Of course, this being a new blog and all, it's only natural that people stumbling upon this blog would like to know the answer to the question posed in this first blog entry's topic. Before I answer that question, I'd like to talk a little bit about why I named this first blog entry the way I did, and why I decided to start a blog in the first place.
Lately, I've come to a realization. Let's say you, Dear Reader, are asked the following question: "Who are you?"
Some people answer with the basics. "I'm a 29-year-old man", for instance. (Don't I wish.) Others go into their family status: "I'm married with nine children." (I, personally, have slightly less children than that.) Most people then go into their occupation, because for most people, this is what defines them as a person: "I'm a bank teller", "I'm a car salesman", "I wrestle elephants on TV." Whatever. Not hard, right? It should come natural to discuss whatever it is that you do for a living.
Now suppose, for whatever reason, you're ashamed to admit that you wrestle elephants on TV. (Why? I dunno. Seems like a great career choice to me.) So when someone asks you what you do for a living, you either make something up ("I'm a brain surgeon", for example) to make your life sound more exciting, or maybe the elephant wrestling is just a part-time job. Most of the day you're a teacher at an elementary school, so you give that as your standard answer.
Right after you answer the question, part of you is upset with yourself for your answer. Why would you do that? You love elephant wrestling. You took classes at night to learn how to do that. It's been your passion ever since you fell into the elephant exhibit of the zoo as a five-year-old kid, right? So what's stopping you from telling someone about it?
I have recently realized that I am guilty of exactly that same thing. When people ask me what I do for a living, I immediately say to them, "I'm a software engineer working at a hospital." Never once do I say, "Oh yeah, and I'm a writer too." Even that answer sounds like it's an afterthought. If I said it fast enough or soft enough, no one would even notice. When I'm out and about and someone asks for a business card, or if I need to offer some contact information to someone, I never once reach for one of my writing business cards.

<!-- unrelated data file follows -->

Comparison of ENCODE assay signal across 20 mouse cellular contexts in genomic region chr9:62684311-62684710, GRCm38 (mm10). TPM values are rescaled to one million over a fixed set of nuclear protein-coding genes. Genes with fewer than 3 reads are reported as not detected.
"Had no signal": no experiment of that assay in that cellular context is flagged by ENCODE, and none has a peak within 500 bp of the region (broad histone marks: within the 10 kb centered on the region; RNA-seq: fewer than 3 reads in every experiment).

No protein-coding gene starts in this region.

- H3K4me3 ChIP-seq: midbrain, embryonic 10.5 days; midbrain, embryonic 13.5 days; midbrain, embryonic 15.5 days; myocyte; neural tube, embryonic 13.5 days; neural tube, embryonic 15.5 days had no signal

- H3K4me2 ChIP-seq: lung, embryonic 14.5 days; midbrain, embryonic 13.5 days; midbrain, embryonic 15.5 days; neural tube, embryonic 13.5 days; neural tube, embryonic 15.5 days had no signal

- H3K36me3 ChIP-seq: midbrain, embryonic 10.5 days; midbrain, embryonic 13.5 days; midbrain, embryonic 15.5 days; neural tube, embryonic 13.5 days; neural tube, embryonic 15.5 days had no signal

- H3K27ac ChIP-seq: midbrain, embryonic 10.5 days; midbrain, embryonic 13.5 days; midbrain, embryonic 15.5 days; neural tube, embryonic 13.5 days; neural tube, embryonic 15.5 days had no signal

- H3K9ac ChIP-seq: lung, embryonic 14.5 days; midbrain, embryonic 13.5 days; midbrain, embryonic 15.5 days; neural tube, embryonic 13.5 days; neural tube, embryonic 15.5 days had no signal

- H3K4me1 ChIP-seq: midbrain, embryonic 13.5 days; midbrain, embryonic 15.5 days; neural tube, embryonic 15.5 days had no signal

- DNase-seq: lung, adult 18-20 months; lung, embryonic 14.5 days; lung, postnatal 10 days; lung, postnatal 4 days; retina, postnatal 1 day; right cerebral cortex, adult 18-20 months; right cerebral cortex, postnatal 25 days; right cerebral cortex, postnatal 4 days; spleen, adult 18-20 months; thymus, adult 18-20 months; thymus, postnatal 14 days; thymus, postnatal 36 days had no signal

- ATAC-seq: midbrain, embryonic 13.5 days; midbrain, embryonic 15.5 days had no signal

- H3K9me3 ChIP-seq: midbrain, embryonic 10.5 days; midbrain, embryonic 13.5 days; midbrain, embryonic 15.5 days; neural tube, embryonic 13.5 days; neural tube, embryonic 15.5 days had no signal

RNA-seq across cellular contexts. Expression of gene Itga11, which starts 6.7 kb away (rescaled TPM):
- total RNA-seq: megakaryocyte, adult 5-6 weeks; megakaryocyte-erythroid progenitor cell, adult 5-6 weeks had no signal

It has taken me a long time to realize what I've been doing. I've had other people point this out to me, but like everything, it doesn't sink in until you really starting noticing it for yourself. Once I did start noticing it, I tried to understand why. A quick check of my emotions gave me the answer.
It's fear. The fear that the people I'm telling won't take it seriously. That they'll laugh at me, make fun of me, think I'm wasting my time. After all, what future is there in writing? I'm certainly no expert in it. It's just a hobby, right? I've been doing it for less time than I've been a software engineer. And my day job is a good paying job, with good benefits. Why would I need anything else?
Here's the thing about that kind of fear. That kind of fear is very powerful. It produces a downward spiral. Fear of discussing what that passion of yours is not only makes you embarrassed to talk about it, but more embarrassed to do it as well. Lacking the confidence to say you're an elephant wrestler kills your confidence to actually DO elephant wrestling. The mind is a powerful engine, but that power can turn it into an engine of destruction if you allow that fear to creep in.
How you do combat this fear? It's tricky. As I said, fear is very powerful. But I know how you can start. It all starts with how you answer the question, "Who am I?"
Which is the main reason why I started this blog in the first place. To begin to face my fear.
Finally, here is my answer to the question: "Who am I?"
I am a 41-year-old man, a husband, and a father. I am a pet owner, with 4 cats and 1 dog. I an a software engineer who works at a hospital. I love playing piano, camping, hiking, and bicycling.
And, I'm a writer. I'm PROUD to be a writer. I'm a PUBLISHED writer too, which means someone out there thinks I'm good at it, even though I still feel like a beginner.
Most important, I'm no longer afraid to admit I'm a writer.
So, who are YOU, Dear Reader? Feel free to comment, and more importantly, don't be afraid to.